The family of mortgage and housing firms helmed by William Erbey (OCN, ASPS, AAMC, RESI) absorbed a blow on Monday as Ocwen disclosed the settlement with the NY Department of Financial Services amounting to a $150M penalty. Notably, along with the financial repercussions, Chairman Erbey was forced to resign from all of the firms he oversaw and in which he was a large investor. Ocwen shares took a 30% haircut after the settlement was announcement, and the other stocks in the family all suffered double digit percentage losses as well.

In the FX market, the USD was consolidating from multi-year highs as the theme of central bank divergence continued to aid the greenback. On Tuesday, The EUR/USD fell to its lowest level since Aug 2012 below 1.22 before consolidation. The continued hope for full-blown ECB sovereign QE continued to push bond yields lower. The Spanish 10-year yield posted a new record low below 1.68% while Italy dipped back below the 2% level. The British pound softened after UK Final Q3 GDP year over year reading was revised lower (2.6% vs. 3.0% prelim) and the nation's current account registered its largest deficit on record. GBP/USD approached the 1.5535 level after the data release on Tuesday, hitting its lowest level since September 2013.

The Russian Ruble currency continued to stabilize as dealers noted that lower oil prices also meant a boost for most economies. The Ruble firmed on 4 of the 5 sessions during the week as the Russian Central Bank held consultations with various key exporters on hard currency revenue sales. Mid-week the Russian finance ministry felt confident enough to declare the currency crisis over, though the currency is still more than 30% weaker than it was a just a few weeks ago.

The Shanghai Composite ended the week up 1.6%, above 3150, despite a two-day slide below the psychological 3000 mark. Much of the mainland market buoyancy has been attributed to expectations for the PBoC to remain committed to a steady easing campaign as the pace of economic expansion continues to slow. In fact, the central bank's latest quarterly survey saw over 90% of bankers anticipating a "somewhat loose" policy stance in the next quarter, and nearly half of respondents expect the economy to be "relatively cool" - up about 6 percent from the prior quarter. However, the likelihood of merely cosmetic changes in policy also remains high. On Friday, the government reportedly offered a temporary waiver of requirement for banks to set aside reserves for certain deposits, and the PBoC's director of research also hinted that overall monetary policy is appropriate as money supply growth remains over 10%.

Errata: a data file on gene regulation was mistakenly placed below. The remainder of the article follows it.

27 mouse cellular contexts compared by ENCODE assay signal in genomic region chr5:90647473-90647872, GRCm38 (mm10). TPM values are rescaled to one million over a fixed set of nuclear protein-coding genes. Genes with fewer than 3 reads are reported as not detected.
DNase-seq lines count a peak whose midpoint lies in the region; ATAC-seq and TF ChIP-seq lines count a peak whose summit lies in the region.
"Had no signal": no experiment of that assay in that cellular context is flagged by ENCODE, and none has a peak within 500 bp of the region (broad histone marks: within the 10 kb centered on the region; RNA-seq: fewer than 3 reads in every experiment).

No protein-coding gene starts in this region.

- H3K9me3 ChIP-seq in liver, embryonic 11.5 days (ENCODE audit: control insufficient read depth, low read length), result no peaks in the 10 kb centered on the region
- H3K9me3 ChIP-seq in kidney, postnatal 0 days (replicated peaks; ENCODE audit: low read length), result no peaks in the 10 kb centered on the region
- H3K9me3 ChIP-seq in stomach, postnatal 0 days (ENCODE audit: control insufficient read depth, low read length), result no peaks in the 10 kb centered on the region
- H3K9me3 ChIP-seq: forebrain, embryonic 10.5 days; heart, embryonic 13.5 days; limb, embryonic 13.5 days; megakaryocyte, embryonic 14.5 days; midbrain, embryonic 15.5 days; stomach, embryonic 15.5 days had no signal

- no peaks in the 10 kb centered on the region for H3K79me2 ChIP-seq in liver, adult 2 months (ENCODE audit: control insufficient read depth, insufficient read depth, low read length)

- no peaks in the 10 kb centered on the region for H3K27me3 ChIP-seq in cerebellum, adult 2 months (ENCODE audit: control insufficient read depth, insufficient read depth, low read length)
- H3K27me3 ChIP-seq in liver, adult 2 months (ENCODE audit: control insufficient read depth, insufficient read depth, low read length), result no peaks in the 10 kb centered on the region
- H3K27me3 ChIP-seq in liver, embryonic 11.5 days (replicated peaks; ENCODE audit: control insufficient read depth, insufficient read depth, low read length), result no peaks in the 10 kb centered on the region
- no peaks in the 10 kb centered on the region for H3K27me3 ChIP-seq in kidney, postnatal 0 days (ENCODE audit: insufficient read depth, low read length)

A wide set of economic data out of Japan offered few hints of a thaw from the country's technical recession. November industrial output fell on a sequential basis for the 3rd consecutive month, spoiling expectations of a rebound, even though the economy ministry remained upbeat that growth would resume in December and January. Nationwide core CPI for November also slowed to an 8-month low of 2.7%, while adjusted for the consumption tax that figure was an even more dire 0.7% - down from 0.9% in October and well below the 2% BOJ target. Despite the troubling data, BOJ Governor Kuroda remained resolute in his expectation of the inflation target being achieved in due timeframe, noting firms are increasingly more active with capital investment and private consumption is improving steadily.